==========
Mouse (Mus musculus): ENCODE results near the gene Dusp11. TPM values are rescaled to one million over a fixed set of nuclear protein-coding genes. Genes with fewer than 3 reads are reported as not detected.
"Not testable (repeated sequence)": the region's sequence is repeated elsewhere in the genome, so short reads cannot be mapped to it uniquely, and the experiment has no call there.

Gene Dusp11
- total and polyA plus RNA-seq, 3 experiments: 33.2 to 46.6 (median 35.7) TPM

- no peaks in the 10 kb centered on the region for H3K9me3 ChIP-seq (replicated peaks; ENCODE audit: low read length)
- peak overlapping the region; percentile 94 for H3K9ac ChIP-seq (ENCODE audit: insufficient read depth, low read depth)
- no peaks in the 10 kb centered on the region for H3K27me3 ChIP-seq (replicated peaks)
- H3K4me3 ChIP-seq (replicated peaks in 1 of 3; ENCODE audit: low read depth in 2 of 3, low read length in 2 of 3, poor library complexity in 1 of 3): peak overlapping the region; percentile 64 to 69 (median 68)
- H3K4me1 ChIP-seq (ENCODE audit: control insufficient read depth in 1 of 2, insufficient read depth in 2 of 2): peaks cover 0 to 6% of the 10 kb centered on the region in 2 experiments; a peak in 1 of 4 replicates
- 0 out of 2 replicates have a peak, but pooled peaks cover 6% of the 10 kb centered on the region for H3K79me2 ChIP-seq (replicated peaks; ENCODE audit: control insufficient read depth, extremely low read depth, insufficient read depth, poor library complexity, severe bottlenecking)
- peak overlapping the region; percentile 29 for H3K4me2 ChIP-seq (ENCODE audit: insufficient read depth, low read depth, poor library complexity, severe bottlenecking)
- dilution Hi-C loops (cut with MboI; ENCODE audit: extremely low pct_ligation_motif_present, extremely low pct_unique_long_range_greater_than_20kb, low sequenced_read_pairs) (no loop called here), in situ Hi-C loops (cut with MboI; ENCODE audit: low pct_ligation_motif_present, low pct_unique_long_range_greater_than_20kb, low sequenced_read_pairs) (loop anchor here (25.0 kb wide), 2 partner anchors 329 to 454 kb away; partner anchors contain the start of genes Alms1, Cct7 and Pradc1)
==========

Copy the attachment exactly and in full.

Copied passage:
Mouse (Mus musculus): ENCODE results near the gene Dusp11. TPM values are rescaled to one million over a fixed set of nuclear protein-coding genes. Genes with fewer than 3 reads are reported as not detected.
"Not testable (repeated sequence)": the region's sequence is repeated elsewhere in the genome, so short reads cannot be mapped to it uniquely, and the experiment has no call there.

Gene Dusp11
- total and polyA plus RNA-seq, 3 experiments: 33.2 to 46.6 (median 35.7) TPM

- no peaks in the 10 kb centered on the region for H3K9me3 ChIP-seq (replicated peaks; ENCODE audit: low read length)
- peak overlapping the region; percentile 94 for H3K9ac ChIP-seq (ENCODE audit: insufficient read depth, low read depth)
- no peaks in the 10 kb centered on the region for H3K27me3 ChIP-seq (replicated peaks)
- H3K4me3 ChIP-seq (replicated peaks in 1 of 3; ENCODE audit: low read depth in 2 of 3, low read length in 2 of 3, poor library complexity in 1 of 3): peak overlapping the region; percentile 64 to 69 (median 68)
- H3K4me1 ChIP-seq (ENCODE audit: control insufficient read depth in 1 of 2, insufficient read depth in 2 of 2): peaks cover 0 to 6% of the 10 kb centered on the region in 2 experiments; a peak in 1 of 4 replicates
- 0 out of 2 replicates have a peak, but pooled peaks cover 6% of the 10 kb centered on the region for H3K79me2 ChIP-seq (replicated peaks; ENCODE audit: control insufficient read depth, extremely low read depth, insufficient read depth, poor library complexity, severe bottlenecking)
- peak overlapping the region; percentile 29 for H3K4me2 ChIP-seq (ENCODE audit: insufficient read depth, low read depth, poor library complexity, severe bottlenecking)
- dilution Hi-C loops (cut with MboI; ENCODE audit: extremely low pct_ligation_motif_present, extremely low pct_unique_long_range_greater_than_20kb, low sequenced_read_pairs) (no loop called here), in situ Hi-C loops (cut with MboI; ENCODE audit: low pct_ligation_motif_present, low pct_unique_long_range_greater_than_20kb, low sequenced_read_pairs) (loop anchor here (25.0 kb wide), 2 partner anchors 329 to 454 kb away; partner anchors contain the start of genes Alms1, Cct7 and Pradc1)